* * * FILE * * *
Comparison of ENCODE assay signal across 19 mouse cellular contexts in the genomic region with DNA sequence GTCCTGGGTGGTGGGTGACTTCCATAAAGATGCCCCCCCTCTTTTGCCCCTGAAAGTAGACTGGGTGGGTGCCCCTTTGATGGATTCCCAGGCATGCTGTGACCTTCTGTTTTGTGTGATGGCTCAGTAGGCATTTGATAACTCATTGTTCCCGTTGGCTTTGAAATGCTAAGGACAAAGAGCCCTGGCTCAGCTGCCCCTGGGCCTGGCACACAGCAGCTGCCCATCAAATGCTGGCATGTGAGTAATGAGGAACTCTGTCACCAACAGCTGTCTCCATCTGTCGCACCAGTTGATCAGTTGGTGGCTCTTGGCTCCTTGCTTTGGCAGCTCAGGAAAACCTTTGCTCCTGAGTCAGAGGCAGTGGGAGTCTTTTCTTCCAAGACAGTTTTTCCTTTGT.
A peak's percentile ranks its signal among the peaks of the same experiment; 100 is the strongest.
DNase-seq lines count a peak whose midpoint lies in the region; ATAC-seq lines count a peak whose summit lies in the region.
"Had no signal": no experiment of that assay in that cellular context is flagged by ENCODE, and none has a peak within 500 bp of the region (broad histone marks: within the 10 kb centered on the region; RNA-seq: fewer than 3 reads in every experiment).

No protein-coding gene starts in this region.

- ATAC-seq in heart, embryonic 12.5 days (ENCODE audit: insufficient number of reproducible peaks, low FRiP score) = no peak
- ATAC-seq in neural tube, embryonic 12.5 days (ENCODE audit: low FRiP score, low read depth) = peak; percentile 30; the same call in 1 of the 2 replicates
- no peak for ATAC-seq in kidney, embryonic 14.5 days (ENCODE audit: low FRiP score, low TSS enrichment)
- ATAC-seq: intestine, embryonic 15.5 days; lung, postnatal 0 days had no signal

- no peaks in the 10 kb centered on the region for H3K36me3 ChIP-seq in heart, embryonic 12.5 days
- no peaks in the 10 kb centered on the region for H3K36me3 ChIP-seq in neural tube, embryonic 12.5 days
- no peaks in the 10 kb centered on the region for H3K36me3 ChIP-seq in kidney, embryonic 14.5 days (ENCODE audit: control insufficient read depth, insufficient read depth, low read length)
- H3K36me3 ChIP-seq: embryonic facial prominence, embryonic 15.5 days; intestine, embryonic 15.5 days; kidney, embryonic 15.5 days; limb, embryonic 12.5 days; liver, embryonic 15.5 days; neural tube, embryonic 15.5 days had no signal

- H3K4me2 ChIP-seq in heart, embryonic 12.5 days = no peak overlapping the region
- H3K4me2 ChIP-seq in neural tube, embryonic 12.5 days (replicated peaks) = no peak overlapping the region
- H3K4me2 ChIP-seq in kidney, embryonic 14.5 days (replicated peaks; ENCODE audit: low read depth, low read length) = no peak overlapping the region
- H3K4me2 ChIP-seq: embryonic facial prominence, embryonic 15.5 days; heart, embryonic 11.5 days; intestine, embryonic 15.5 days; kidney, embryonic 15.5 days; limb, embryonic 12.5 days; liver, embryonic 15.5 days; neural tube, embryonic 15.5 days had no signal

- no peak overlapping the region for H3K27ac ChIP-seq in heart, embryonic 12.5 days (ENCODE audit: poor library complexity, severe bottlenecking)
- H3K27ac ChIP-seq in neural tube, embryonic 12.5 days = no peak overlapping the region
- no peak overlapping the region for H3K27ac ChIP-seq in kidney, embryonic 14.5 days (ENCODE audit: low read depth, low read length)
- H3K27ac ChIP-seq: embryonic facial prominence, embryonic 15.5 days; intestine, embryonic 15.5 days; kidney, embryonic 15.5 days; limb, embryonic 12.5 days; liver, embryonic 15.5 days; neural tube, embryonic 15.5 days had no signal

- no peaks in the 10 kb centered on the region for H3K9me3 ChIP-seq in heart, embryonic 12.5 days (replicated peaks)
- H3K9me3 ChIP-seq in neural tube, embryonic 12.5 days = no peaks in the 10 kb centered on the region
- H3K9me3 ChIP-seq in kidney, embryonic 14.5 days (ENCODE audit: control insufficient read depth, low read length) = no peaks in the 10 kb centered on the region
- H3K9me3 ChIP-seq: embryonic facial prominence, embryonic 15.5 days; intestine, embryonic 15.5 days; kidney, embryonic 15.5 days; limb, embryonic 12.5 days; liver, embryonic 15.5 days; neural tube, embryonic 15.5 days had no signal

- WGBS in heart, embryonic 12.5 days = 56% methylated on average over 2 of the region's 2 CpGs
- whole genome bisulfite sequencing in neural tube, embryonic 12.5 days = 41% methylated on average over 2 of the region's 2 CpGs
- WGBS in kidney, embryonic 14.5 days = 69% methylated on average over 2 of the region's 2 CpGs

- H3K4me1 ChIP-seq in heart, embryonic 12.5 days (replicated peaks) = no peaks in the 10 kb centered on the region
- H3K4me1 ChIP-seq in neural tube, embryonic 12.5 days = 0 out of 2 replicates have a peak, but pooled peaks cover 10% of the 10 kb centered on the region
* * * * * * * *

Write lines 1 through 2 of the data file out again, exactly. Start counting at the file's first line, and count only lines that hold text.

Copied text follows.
Comparison of ENCODE assay signal across 19 mouse cellular contexts in the genomic region with DNA sequence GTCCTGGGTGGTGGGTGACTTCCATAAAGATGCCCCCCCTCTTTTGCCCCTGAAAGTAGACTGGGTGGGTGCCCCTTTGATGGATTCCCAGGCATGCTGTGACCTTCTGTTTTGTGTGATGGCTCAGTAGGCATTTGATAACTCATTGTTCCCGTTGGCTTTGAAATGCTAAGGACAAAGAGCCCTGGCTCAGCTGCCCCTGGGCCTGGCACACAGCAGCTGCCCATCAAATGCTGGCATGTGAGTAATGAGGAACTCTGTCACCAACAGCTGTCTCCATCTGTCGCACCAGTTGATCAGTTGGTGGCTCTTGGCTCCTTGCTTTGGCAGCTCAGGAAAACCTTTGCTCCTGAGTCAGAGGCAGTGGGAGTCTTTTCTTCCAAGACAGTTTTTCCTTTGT.
A peak's percentile ranks its signal among the peaks of the same experiment; 100 is the strongest.